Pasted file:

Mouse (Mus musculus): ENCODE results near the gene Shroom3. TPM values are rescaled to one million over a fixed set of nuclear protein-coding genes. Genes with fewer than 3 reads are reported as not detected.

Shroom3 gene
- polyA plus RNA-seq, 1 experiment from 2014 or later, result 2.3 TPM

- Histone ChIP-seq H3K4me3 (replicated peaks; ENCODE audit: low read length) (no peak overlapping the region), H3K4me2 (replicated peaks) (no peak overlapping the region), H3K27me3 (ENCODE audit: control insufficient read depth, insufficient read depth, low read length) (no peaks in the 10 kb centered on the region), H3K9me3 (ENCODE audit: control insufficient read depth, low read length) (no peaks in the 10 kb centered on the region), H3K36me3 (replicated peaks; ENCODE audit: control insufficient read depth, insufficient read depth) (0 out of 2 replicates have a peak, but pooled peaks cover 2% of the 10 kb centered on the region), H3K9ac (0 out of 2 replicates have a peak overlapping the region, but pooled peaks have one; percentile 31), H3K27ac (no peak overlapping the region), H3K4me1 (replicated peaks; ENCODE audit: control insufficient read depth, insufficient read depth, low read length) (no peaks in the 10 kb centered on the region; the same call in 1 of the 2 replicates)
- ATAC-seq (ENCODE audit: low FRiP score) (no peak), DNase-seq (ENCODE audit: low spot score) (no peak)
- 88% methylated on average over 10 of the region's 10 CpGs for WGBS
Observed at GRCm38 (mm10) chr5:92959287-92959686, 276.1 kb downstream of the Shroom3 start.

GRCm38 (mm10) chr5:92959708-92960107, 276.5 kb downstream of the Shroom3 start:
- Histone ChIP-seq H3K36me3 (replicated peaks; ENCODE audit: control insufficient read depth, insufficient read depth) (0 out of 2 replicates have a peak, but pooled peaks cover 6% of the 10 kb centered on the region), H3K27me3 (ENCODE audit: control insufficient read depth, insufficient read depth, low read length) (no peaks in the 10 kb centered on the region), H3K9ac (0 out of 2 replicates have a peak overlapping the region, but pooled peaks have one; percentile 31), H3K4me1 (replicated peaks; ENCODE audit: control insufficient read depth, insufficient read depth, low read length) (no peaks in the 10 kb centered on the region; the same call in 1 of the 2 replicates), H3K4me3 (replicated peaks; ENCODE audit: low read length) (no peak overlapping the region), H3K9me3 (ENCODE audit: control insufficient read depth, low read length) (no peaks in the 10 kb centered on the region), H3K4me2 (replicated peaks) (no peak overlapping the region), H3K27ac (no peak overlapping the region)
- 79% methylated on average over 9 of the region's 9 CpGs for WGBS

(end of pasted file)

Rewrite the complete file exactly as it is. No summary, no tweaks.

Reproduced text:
Mouse (Mus musculus): ENCODE results near the gene Shroom3. TPM values are rescaled to one million over a fixed set of nuclear protein-coding genes. Genes with fewer than 3 reads are reported as not detected.

Shroom3 gene
- polyA plus RNA-seq, 1 experiment from 2014 or later, result 2.3 TPM

- Histone ChIP-seq H3K4me3 (replicated peaks; ENCODE audit: low read length) (no peak overlapping the region), H3K4me2 (replicated peaks) (no peak overlapping the region), H3K27me3 (ENCODE audit: control insufficient read depth, insufficient read depth, low read length) (no peaks in the 10 kb centered on the region), H3K9me3 (ENCODE audit: control insufficient read depth, low read length) (no peaks in the 10 kb centered on the region), H3K36me3 (replicated peaks; ENCODE audit: control insufficient read depth, insufficient read depth) (0 out of 2 replicates have a peak, but pooled peaks cover 2% of the 10 kb centered on the region), H3K9ac (0 out of 2 replicates have a peak overlapping the region, but pooled peaks have one; percentile 31), H3K27ac (no peak overlapping the region), H3K4me1 (replicated peaks; ENCODE audit: control insufficient read depth, insufficient read depth, low read length) (no peaks in the 10 kb centered on the region; the same call in 1 of the 2 replicates)
- ATAC-seq (ENCODE audit: low FRiP score) (no peak), DNase-seq (ENCODE audit: low spot score) (no peak)
- 88% methylated on average over 10 of the region's 10 CpGs for WGBS
Observed at GRCm38 (mm10) chr5:92959287-92959686, 276.1 kb downstream of the Shroom3 start.

GRCm38 (mm10) chr5:92959708-92960107, 276.5 kb downstream of the Shroom3 start:
- Histone ChIP-seq H3K36me3 (replicated peaks; ENCODE audit: control insufficient read depth, insufficient read depth) (0 out of 2 replicates have a peak, but pooled peaks cover 6% of the 10 kb centered on the region), H3K27me3 (ENCODE audit: control insufficient read depth, insufficient read depth, low read length) (no peaks in the 10 kb centered on the region), H3K9ac (0 out of 2 replicates have a peak overlapping the region, but pooled peaks have one; percentile 31), H3K4me1 (replicated peaks; ENCODE audit: control insufficient read depth, insufficient read depth, low read length) (no peaks in the 10 kb centered on the region; the same call in 1 of the 2 replicates), H3K4me3 (replicated peaks; ENCODE audit: low read length) (no peak overlapping the region), H3K9me3 (ENCODE audit: control insufficient read depth, low read length) (no peaks in the 10 kb centered on the region), H3K4me2 (replicated peaks) (no peak overlapping the region), H3K27ac (no peak overlapping the region)
- 79% methylated on average over 9 of the region's 9 CpGs for WGBS